Word Count: 1057 NF Difficulty: Advanced
I wanted to kick off today with a link to a podcast I did for Mike Vardy, creator of eventualism.com , a satirical site aimed at helping people ‘get things done…eventually. It’s like a site that Stephen Colbert would run if he decided to run a productivity website. You can listen on Mike’s site, download it here directly, or get it in iTunes here.
Let’s move onto today’s topic, “Doing a full rep.”
I was at the gym last night, and in a span of 10 seconds I watched 3 guys half-assing it. A guy was doing squats with three plates on each side of the bar, and he would go down like four inches before going back up. Next to him, I watched a guy swinging all over the place as he did “pull ups” where he only went down halfway and then barely brought his chin over the bar. In between the two, a guy was doing ‘bicep curls’ while throwing his back into each rep because he couldn’t actually lift the weight with just his arms.
If you got a chance to read through yesterday’s article from Henry Rollins, you know that “200 pounds is always 200 pounds.” Mark Twight, the lead trainer for the actors from the movie 300, has slightly amended that statement: “to ensure valid measurement a yardstick must be one yard long and two hundred pounds is only that when moved through a complete range of motion — regardless of the speed at which it moves.”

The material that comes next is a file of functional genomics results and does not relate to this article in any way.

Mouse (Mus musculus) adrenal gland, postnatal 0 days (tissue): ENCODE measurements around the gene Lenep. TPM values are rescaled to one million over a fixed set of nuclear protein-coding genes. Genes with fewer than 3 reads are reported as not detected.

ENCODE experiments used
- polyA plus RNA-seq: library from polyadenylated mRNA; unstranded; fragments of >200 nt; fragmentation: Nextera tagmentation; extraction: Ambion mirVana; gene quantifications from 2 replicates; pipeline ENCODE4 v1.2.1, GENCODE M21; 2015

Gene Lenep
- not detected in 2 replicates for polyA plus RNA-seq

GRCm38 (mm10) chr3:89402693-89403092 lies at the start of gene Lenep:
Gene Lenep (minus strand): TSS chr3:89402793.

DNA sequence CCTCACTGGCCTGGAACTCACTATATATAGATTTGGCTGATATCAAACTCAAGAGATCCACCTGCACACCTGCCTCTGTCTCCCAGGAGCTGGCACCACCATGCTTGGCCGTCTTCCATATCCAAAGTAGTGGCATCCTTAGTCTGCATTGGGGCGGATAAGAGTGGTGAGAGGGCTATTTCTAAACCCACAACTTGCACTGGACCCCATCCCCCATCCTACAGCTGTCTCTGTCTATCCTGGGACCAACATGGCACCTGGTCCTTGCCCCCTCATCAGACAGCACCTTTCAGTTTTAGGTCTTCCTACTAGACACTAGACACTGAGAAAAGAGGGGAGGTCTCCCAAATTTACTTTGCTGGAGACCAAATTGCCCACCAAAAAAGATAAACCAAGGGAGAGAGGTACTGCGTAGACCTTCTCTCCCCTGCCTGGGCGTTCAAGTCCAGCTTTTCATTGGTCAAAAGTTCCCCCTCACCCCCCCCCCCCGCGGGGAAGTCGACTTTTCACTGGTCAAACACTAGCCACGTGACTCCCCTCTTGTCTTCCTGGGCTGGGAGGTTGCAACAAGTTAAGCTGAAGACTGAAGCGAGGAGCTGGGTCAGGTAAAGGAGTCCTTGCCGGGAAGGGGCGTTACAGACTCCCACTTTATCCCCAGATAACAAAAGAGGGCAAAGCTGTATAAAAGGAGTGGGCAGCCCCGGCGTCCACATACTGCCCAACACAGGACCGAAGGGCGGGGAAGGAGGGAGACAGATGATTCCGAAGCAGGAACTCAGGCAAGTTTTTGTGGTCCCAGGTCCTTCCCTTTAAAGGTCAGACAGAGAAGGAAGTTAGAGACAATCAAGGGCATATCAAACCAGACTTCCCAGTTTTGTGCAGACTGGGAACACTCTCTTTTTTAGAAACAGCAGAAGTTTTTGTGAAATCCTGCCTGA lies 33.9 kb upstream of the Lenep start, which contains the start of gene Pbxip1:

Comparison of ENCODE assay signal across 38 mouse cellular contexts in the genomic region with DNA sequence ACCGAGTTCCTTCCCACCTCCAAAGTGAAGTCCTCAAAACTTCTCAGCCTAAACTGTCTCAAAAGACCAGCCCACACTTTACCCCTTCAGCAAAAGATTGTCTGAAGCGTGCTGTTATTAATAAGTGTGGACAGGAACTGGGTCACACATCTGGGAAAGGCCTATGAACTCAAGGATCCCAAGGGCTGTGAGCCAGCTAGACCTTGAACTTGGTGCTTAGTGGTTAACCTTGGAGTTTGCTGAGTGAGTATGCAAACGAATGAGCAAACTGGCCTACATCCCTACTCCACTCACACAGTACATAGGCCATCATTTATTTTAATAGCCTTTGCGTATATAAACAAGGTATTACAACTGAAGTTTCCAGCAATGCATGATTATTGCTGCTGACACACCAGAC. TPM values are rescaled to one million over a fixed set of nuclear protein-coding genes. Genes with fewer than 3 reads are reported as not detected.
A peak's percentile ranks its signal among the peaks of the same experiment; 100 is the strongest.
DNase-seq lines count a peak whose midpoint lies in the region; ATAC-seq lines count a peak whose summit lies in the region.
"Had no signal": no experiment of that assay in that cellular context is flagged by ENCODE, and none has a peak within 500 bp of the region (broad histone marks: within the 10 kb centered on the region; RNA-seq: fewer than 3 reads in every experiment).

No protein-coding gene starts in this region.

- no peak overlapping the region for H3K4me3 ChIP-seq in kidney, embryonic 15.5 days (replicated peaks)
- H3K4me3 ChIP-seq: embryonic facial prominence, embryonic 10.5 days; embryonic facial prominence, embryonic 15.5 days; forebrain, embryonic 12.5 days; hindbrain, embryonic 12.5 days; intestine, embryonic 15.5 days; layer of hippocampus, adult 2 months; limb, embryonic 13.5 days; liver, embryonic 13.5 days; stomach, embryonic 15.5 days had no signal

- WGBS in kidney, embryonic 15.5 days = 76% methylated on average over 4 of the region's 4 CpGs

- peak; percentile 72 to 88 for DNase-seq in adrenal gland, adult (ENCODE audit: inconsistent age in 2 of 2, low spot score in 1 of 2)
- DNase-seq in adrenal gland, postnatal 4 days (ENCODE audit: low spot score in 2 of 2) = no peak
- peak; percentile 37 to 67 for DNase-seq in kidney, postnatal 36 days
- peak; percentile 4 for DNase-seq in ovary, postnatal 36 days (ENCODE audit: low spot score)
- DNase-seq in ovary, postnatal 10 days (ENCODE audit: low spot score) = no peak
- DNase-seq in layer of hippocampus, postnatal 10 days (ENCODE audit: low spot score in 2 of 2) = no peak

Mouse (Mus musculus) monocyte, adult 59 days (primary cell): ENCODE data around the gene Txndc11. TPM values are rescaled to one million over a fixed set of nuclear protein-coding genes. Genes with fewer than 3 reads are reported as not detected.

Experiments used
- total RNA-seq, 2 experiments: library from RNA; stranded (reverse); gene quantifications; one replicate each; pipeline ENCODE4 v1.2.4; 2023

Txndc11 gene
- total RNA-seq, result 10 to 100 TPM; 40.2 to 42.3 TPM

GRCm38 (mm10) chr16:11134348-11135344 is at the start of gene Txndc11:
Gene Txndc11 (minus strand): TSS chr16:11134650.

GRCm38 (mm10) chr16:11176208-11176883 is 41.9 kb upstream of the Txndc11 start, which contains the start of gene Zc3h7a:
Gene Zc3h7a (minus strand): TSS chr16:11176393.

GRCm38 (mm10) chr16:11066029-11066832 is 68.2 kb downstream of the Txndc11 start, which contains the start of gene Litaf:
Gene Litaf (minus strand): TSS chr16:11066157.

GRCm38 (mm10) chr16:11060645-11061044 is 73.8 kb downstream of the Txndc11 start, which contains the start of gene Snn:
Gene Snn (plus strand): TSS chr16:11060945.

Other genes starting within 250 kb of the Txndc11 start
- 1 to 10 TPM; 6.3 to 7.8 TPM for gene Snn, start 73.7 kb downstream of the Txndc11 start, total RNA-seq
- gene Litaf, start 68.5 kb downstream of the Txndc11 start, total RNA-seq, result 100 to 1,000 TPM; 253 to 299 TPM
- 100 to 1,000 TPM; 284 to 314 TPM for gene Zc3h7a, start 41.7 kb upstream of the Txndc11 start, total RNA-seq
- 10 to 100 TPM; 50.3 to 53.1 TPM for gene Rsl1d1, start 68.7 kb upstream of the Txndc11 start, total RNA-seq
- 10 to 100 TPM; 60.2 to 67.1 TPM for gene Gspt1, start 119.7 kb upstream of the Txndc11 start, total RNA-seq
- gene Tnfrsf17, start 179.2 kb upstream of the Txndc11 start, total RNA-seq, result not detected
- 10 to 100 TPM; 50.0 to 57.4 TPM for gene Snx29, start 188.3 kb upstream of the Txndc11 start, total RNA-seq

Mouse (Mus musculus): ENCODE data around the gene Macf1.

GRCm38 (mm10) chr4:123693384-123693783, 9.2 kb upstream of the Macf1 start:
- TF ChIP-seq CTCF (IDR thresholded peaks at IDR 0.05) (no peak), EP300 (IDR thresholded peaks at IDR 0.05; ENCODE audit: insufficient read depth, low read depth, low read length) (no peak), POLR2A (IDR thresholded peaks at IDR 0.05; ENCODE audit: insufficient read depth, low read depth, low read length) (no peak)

Mark had a lot of competition between actors while getting everybody ready for the film; in this article (thanks for the link Evan!), he discusses how the majority of people in a gym will very quickly sacrifice form and completeness for speed:
“As our training group grew during the last year we noticed that, in the quest for faster times work quality was easily sacrificed. Such may be unconscious behavior but I like to call it cheating. When movement quality declined we couldn’t use the stopwatch to monitor improvements because other parameters must be fixed for the time to be relevant: if the load is fixed, and the movement is always the same then posting a faster or slower time is useful knowledge. If the load is fixed but the range of motion (ROM) is shortened a second variable has been introduced and knowing the time is no longer useful.”
“We train in preparation for sport-specific tests or work-related challenges, we do not train for the sake of it or because conditioning is our sport or hobby. We don’t do this because we want to look a certain way or to lose weight (these are consequences). We suffer during training to improve ourselves physically and psychologically and we measure those improvements on mountains, on frozen waterfalls, in burning buildings, facing cunning adversaries, on the battlefield, on the mat and in the cage. Because these tests occur outside the gym we don’t compete in the gym, we work hard, and we work together to make the sum greater than its individual parts. Cheating here won’t help us get where we are going so we enforce all quality all of the time.
“That’s our yardstick, how long is yours?”